Heraclitus begins our reflection:
The dead and the living, those awake and those sleeping, the young and the old are one and the same in us; the one, moved from its place is the other, and the other returned to its place is the one. (-Heraclitus)
(Excerpt from: "Time and Space: A Poetic Autobiography" by Juan Ramon Jimenez, iUniverse. Scribd.)
In the dialogue Plato introduces the story by having Socrates explain to Glaucon that the soul must be immortal, and cannot be destroyed. Socrates tells Glaucon the "Myth of Er" to explain that the choices we make and the character we develop will have consequences after death. Earlier in Book II of the Republic, Socrates points out that even the gods can be tricked by a clever charlatan who appears just while unjust in his psyche, in that they would welcome the pious but false "man of the people" and would reject and punish the truly just but falsely accused man. In the Myth of Er the true characters of the falsely-pious and those who are immodest in some way are revealed when they are asked to choose another life and pick the lives of tyrants. Those who lived happy but middling lives in their previous life are most likely to choose the same for their future life, not necessarily because they are wise, but out of habit. Those who were treated with infinite injustice, despairing of the possibility of a good human life, choose the souls of animals for their future incarnation. The philosophic life — which identifies the types of lives that emerge from experience, character, and fate — allow men to make good choices when presented with options for a new life. Whereas success, fame, and power may provide temporary heavenly rewards or hellish punishments, philosophic virtues always work to one's advantage.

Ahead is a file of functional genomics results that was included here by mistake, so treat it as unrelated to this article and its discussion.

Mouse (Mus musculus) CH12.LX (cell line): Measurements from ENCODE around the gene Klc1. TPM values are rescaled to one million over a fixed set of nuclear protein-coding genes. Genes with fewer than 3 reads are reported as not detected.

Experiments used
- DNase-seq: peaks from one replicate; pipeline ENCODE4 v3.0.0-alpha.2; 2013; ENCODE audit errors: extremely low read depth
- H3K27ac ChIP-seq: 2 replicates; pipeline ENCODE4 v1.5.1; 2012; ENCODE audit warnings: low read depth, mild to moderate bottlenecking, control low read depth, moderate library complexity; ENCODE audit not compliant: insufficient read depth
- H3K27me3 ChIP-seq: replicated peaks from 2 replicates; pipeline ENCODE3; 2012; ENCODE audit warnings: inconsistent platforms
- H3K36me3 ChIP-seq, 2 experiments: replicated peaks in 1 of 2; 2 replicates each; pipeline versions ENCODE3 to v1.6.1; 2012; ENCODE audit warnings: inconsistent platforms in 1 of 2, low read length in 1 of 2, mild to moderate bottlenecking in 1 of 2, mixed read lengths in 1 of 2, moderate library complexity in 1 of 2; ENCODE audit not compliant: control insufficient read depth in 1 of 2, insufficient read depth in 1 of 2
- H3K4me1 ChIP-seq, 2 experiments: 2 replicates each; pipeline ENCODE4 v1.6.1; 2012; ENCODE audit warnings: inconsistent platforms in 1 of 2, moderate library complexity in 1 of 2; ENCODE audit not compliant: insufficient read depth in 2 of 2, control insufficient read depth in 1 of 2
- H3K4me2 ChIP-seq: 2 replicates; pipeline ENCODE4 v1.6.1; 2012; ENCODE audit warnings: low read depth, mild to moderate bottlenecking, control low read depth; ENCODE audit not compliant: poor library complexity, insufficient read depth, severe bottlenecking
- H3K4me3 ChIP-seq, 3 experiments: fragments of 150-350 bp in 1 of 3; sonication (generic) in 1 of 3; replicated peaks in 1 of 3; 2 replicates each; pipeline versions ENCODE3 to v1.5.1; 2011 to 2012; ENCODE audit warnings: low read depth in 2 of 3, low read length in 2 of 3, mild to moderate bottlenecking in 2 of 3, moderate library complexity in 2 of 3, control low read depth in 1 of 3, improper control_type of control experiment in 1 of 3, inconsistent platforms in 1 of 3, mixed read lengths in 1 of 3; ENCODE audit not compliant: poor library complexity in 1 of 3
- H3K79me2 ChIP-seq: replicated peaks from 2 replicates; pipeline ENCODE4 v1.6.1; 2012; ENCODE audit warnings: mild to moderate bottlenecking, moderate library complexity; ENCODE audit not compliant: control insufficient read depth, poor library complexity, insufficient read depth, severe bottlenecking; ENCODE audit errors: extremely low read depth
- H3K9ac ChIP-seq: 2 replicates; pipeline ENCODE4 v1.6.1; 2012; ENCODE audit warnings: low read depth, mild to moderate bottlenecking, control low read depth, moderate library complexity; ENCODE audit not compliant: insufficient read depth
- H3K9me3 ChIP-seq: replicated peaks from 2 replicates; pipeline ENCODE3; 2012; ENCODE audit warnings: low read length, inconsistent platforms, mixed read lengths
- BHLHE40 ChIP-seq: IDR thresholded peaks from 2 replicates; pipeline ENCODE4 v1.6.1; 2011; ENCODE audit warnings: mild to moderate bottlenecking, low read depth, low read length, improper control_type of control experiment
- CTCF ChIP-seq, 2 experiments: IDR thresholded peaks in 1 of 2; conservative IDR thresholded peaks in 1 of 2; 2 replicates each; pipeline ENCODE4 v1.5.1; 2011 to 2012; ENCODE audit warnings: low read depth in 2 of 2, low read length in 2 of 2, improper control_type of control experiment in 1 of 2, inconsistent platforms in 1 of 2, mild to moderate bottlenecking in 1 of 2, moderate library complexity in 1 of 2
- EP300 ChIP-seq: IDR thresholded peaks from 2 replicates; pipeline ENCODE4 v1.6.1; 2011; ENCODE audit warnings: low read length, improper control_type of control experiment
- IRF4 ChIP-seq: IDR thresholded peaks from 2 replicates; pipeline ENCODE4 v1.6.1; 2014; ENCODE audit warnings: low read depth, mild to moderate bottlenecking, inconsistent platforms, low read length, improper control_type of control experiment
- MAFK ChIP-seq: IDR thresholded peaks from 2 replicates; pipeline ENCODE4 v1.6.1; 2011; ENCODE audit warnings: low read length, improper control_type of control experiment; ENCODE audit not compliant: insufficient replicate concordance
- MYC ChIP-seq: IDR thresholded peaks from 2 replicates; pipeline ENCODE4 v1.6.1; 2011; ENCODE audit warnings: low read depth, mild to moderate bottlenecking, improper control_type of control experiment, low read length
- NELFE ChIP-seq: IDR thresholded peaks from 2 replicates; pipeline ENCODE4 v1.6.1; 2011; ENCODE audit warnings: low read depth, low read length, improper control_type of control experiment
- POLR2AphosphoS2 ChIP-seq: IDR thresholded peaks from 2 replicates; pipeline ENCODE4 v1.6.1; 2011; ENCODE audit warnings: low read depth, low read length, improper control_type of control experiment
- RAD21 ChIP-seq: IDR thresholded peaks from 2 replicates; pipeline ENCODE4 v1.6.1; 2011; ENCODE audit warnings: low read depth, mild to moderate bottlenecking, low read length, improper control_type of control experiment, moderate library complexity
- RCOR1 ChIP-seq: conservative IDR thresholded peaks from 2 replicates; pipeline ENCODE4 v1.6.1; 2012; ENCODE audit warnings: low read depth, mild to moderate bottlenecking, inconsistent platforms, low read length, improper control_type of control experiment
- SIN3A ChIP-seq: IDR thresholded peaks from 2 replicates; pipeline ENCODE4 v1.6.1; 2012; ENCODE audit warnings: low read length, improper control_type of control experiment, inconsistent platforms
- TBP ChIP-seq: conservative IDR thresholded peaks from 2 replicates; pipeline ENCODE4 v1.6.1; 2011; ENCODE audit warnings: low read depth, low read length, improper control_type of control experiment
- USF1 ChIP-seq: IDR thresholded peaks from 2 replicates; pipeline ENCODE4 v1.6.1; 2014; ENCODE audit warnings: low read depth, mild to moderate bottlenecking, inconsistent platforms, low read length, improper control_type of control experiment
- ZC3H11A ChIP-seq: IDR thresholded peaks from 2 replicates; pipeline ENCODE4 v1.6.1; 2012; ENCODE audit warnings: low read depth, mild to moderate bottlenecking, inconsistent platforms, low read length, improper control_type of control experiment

Sunyata, or Empty of Inherent, Enduring, Independent Self-Nature
One of the keys to getting to be able to see and experience reality this way is to recognize that things are empty. The term for this is Sunyata; emptiness. I’ve also heard the translation boundlessness, which is kind of cool because it basically means all of these individual things that we usually think or who we usually think have inherent, essential, independent, enduring self nature. There’s something inherently, independently real about them, and that that’s not actually the case, that all individual beings arise interdependently with everything else. That’s where we focus on emptiness. If you see the emptiness of things, then you see their true nature.
Emptiness can sound a little negative, right? It’s about what things don’t have, but there’s another way of describing reality, describing the absolute aspect of reality, which is more positive and has been around since a few hundred years after the Buddha or maybe even earlier. That term is Tatātā or Tathātā. This is translated as suchness or thusness because emptiness doesn’t mean a nihilistic void. Once we let go of our mental map of reality, of our attachment to an idea that something or someone has an inherent, enduring self nature, reality doesn’t just disappear. It doesn’t become a nihilistic void, it just is what it is without our mental map of it. Everything is such.
(-from suchness-things-as-it-is, zenstudiespodcast )
Sometimes, I don't know what to think.
Then it occurs to me -- that "not knowing what" -- is to begin to think.
When we know, we are not thinking. When we don't know, we begin to think.
Like the Korean zen monk who stayed with us a few years ago on his ten thousand mile bicycle ride criss-crossing through the US, Canada, and Latin America, to begin (always just the beginning) to think is to recite the kong-an/mantra with every turn of the wheel on the road, "What Is This?" "What Is This?" as he did the whole way.
We think that thinking is undesirable. It is a belief of ideologues and fundamentalist dogmatists, as well as incuriously-minded followers of autocrats everywhere.
But to begin to think is to engage the practice of seeing through what is there to be seen through.